Medea in Performance 1500-2000

Edited by Edith Hall, Fiona Macintosh and Oliver Taplin

Legenda (General Series)


1 December 2000  •  320pp

ISBN: 978-1-900755-35-1 (paperback)  •  RRP £75, $99, €85


Medea, the most theatrical of all Greek tragic characters, has enjoyed a long and varied career in the theatre, attracting such star performers as Clairon, Pasta, Schroeder, Ristori, Bernhardt, Thorndike and Callas. The versatility of this mythical heroine is reflected in the range of her manifestations on the modern stage in drama, ballet, opera and film. The extensive performance history of Euripides' Medea since the Renaissance underscores its lasting social and political relevance. Here, papers drawn from an interdisciplinary colloquium, hosted at Somerville College by the University of Oxford's Archive of Performances of Greek and Roman Drama in August 1998, are augmented by additional essays from specialists. Medea in Performance includes a production chronology compiled from the Archive's database, providing an indispensable research tool for anyone interested in the worldwide reception of ancient plays.


  • ‘It provides crucial insights into the constantly shifting parameters of performance... Medea in Performance analyses each stage of [Medea's] metamorphosis in theatre, opera and film, and, in a wonderful essay by Margaret Reynolds, makes the important point that the static iconography of Medea is often as dramatically charged as her stage incarnation. The result is an entertaining and informed work.’ — Jane Montgomery, Times Literary Supplement 23 March, 2001, 20
  • ‘Sophisticated and elegantly argued treatments... Fills in many gaps in the performance history. Smethurst brings to her stunning close reading of Yukio Ninagawa's internationally acclaimed performance a scholarly knowledge of both Greek and traditional Japanese drama.’ — Helene P. Foley, Bryn Mawr Classical Review 27 April, 2001
  • ‘While the book's scope is enormous, its overall design had clearly been thought through with care, the result being that one comes away from it with a real sense of having thoroughly reviewed the subject... a highly valuable contribution to the literature on performance.’ — Richard H. Armstrong, American Journal of Philology 123.2, 2002, 289-93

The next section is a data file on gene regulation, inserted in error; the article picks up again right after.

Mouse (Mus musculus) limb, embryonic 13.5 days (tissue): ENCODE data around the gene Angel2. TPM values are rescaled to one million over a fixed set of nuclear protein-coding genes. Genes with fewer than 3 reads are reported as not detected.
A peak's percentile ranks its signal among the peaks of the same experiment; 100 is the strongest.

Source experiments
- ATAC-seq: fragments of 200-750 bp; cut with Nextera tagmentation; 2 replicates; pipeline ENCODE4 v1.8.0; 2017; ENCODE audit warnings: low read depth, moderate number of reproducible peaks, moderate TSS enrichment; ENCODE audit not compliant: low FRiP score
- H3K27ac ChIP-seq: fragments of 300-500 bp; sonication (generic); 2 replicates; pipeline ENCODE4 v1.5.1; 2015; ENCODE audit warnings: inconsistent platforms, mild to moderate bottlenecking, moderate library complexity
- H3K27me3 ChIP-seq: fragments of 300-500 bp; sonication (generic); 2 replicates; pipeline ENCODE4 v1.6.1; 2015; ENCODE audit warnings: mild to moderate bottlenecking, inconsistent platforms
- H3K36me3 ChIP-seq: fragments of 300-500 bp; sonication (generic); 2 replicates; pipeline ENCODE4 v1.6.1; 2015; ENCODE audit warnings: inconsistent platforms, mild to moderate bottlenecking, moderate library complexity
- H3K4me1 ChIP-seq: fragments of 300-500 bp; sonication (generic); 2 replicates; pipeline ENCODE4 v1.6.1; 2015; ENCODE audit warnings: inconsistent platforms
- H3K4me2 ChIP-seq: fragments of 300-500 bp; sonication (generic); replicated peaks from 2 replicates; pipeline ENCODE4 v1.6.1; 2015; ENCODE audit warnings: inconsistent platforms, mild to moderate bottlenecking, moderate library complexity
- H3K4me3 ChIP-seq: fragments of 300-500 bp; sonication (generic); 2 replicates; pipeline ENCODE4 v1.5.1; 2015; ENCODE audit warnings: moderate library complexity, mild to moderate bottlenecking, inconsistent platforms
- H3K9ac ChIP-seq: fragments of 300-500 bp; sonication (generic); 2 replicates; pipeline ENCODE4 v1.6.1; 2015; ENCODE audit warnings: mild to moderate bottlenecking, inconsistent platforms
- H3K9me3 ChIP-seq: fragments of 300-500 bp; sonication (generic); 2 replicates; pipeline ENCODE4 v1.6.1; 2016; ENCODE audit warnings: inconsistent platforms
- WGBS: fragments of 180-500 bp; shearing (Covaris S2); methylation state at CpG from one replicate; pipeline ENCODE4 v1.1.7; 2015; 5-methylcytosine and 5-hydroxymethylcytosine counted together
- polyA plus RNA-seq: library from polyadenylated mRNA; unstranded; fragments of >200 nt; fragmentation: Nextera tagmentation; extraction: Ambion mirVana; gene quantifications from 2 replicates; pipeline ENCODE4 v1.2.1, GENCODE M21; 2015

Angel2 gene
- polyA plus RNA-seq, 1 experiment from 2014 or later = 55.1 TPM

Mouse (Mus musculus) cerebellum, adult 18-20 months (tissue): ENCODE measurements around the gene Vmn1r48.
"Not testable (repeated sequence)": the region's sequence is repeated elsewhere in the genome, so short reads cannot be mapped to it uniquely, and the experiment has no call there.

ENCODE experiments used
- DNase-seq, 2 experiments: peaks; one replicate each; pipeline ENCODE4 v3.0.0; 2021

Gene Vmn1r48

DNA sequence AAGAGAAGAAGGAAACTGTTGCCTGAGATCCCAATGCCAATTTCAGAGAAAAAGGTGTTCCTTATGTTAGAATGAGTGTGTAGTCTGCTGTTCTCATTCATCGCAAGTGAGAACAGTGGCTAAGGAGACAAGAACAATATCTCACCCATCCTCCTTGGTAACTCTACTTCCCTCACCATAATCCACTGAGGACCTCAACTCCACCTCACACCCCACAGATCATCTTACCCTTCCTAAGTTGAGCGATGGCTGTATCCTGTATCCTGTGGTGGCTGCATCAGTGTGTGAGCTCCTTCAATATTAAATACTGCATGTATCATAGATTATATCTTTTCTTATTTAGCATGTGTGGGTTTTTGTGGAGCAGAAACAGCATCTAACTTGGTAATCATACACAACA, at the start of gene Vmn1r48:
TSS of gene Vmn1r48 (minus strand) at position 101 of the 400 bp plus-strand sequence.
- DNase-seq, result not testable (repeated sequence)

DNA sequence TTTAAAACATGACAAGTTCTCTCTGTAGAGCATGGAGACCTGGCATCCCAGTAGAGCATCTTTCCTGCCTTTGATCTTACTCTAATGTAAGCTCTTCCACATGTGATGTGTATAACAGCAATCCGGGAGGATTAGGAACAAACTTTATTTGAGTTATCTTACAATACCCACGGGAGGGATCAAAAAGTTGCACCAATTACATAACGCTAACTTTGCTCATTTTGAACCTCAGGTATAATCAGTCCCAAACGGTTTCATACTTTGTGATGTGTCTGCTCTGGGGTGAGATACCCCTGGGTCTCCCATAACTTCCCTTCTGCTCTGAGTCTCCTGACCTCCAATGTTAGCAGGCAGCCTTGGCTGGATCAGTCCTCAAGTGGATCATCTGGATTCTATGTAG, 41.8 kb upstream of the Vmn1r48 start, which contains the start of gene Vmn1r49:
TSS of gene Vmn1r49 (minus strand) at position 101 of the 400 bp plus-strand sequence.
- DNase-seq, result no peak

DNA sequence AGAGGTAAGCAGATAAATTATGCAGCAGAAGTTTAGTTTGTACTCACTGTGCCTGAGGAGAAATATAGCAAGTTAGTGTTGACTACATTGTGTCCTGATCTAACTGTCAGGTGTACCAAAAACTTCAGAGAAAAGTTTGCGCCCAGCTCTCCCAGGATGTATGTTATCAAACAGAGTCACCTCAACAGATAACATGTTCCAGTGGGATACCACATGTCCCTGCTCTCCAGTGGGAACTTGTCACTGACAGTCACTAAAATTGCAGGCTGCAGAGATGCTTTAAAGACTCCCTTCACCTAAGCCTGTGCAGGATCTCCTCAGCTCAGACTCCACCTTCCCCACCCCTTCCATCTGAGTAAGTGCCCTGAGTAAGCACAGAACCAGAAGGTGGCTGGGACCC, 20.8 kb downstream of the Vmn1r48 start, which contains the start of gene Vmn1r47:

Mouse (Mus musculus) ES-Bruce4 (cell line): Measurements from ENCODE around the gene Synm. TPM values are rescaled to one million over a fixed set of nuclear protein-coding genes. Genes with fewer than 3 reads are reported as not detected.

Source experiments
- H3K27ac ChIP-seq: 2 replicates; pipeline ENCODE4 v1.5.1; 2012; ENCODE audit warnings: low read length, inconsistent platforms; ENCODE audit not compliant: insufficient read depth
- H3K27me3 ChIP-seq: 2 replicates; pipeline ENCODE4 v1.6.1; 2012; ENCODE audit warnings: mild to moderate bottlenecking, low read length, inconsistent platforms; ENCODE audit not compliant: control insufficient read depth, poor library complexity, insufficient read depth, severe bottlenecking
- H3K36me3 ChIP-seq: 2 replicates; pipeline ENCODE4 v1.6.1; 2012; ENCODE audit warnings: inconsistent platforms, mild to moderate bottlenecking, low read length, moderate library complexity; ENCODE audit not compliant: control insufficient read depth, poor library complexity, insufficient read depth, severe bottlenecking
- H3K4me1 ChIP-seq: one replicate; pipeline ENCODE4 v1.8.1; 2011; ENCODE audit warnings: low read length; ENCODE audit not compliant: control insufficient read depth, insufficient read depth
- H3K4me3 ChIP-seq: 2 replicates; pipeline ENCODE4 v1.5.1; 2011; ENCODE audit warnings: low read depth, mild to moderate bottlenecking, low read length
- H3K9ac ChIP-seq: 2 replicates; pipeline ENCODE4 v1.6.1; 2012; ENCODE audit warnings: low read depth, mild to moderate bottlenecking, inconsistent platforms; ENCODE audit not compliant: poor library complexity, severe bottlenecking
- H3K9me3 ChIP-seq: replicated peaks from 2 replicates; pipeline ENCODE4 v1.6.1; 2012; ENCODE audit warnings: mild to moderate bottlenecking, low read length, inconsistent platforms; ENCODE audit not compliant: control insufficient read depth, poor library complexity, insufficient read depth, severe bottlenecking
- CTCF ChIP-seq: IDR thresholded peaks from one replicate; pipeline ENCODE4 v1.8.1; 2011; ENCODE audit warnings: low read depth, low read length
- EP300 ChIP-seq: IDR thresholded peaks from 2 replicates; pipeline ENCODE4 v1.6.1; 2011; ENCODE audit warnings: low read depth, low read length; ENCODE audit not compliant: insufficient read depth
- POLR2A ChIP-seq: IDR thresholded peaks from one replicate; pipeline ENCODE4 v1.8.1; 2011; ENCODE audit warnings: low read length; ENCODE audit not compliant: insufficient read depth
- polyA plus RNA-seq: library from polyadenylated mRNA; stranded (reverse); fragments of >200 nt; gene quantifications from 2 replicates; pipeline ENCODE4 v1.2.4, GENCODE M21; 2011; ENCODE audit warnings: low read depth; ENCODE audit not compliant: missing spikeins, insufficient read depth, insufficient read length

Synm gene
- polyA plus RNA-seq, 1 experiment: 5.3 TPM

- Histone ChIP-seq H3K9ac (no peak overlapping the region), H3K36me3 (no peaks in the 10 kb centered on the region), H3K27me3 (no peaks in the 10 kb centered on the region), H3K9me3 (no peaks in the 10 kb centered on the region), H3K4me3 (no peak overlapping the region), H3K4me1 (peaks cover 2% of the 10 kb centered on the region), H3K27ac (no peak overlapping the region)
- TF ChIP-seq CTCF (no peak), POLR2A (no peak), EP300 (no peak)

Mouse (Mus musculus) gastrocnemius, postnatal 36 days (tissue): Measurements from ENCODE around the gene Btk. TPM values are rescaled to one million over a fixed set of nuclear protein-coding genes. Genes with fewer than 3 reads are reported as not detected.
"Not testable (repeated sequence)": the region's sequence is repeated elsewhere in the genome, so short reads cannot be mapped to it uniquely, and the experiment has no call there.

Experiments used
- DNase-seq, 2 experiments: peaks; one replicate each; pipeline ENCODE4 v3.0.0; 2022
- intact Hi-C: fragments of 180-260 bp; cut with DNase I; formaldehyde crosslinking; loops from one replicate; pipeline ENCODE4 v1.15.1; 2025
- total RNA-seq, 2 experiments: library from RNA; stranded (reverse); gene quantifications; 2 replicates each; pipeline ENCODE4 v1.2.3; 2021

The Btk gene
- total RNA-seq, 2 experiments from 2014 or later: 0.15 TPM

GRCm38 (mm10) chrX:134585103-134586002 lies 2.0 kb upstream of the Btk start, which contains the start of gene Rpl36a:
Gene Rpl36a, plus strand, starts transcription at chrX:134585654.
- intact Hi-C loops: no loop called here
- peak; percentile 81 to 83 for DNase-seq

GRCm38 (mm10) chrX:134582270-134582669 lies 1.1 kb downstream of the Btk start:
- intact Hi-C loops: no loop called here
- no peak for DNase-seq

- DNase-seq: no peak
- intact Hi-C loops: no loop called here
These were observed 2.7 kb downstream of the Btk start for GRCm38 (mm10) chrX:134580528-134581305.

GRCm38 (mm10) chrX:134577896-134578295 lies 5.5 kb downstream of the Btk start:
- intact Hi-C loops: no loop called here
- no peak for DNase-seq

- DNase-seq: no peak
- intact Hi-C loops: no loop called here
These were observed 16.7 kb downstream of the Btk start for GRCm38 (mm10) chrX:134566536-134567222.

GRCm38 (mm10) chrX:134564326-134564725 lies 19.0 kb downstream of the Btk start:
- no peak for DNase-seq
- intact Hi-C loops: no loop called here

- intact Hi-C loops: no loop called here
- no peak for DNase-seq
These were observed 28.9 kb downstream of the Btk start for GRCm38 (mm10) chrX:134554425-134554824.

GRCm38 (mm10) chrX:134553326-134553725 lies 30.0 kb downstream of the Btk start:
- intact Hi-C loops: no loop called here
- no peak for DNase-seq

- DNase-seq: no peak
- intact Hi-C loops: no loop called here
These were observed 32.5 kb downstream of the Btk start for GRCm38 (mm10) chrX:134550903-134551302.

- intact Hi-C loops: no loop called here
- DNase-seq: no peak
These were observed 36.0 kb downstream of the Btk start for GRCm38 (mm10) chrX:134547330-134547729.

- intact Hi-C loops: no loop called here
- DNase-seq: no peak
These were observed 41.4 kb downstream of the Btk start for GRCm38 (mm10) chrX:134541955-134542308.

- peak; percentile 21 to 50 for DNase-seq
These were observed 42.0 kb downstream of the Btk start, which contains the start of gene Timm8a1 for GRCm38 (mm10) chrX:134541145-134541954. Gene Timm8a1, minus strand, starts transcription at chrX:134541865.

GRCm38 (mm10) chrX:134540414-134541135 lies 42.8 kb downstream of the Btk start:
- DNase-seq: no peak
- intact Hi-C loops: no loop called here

• ‘This is an important collection, not only as a document in the history of scholarship but also because it touches on themes which demand further exploration.’ — Lorna Hardwick, Classical Review 52, 2002, 357-9
  • ‘Makes a strong contribution to cultural studies... Always admirable.’ — Graham Ley, Prudentia XXXIV.2, 2002, 249-51
  • ‘Absolutely outstanding chapters by Hall and Macintosh approach performance history as a complex series of interrelations between theatrical practice and audience expectations, literary trends and contemporary debates.’ — Astrid Voigt, Journal of Hellenic Studies 123, 2003, 263-5


Introduction: The Performer in Performance
Fiona Macintosh
Medea in the English Renaissance
Diane Purkiss
Medea on the Eighteenth-Century London Stage
Edith Hall
Medea Transposed: Burlesque and Gender on the Mid-Victorian Stage
Fiona Macintosh
Medea è mobile: The Many Faces of Medea in Opera
Marianne McDonald
Performing Medea; or, Why is Medea a Woman?
Margaret Reynolds
Between Magic and Realism: Medea on Film
Ian Christie
Medea in Greece
Platon Mavromoustakos
Central European Medea
Eva Stehlíková
The Japanese Presence in Ninagawa's Medea
Mae Smethurst
Medea Comes Home
Olga Taxidou
Medeas on the Archive Database
David Gowen

Bibliography entry:

Hall, Edith, Fiona Macintosh, and Oliver Taplin (eds), Medea in Performance 1500-2000 (Legenda, 2000)

First footnote reference: 35 Medea in Performance 1500-2000, ed. by Edith Hall, Fiona Macintosh and Oliver Taplin (Legenda, 2000), p. 21.

Subsequent footnote reference: 37 Hall, Macintosh, and Taplin, p. 47.

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Bibliography entry:

Hall, Edith, Fiona Macintosh, and Oliver Taplin (eds). 2000. Medea in Performance 1500-2000 (Legenda)

Example citation: ‘A quotation occurring on page 21 of this work’ (Hall, Macintosh, and Taplin 2000: 21).

Example footnote reference: 35 Hall, Macintosh, and Taplin 2000: 21.

(To see how these citations were worked out, follow this link.)

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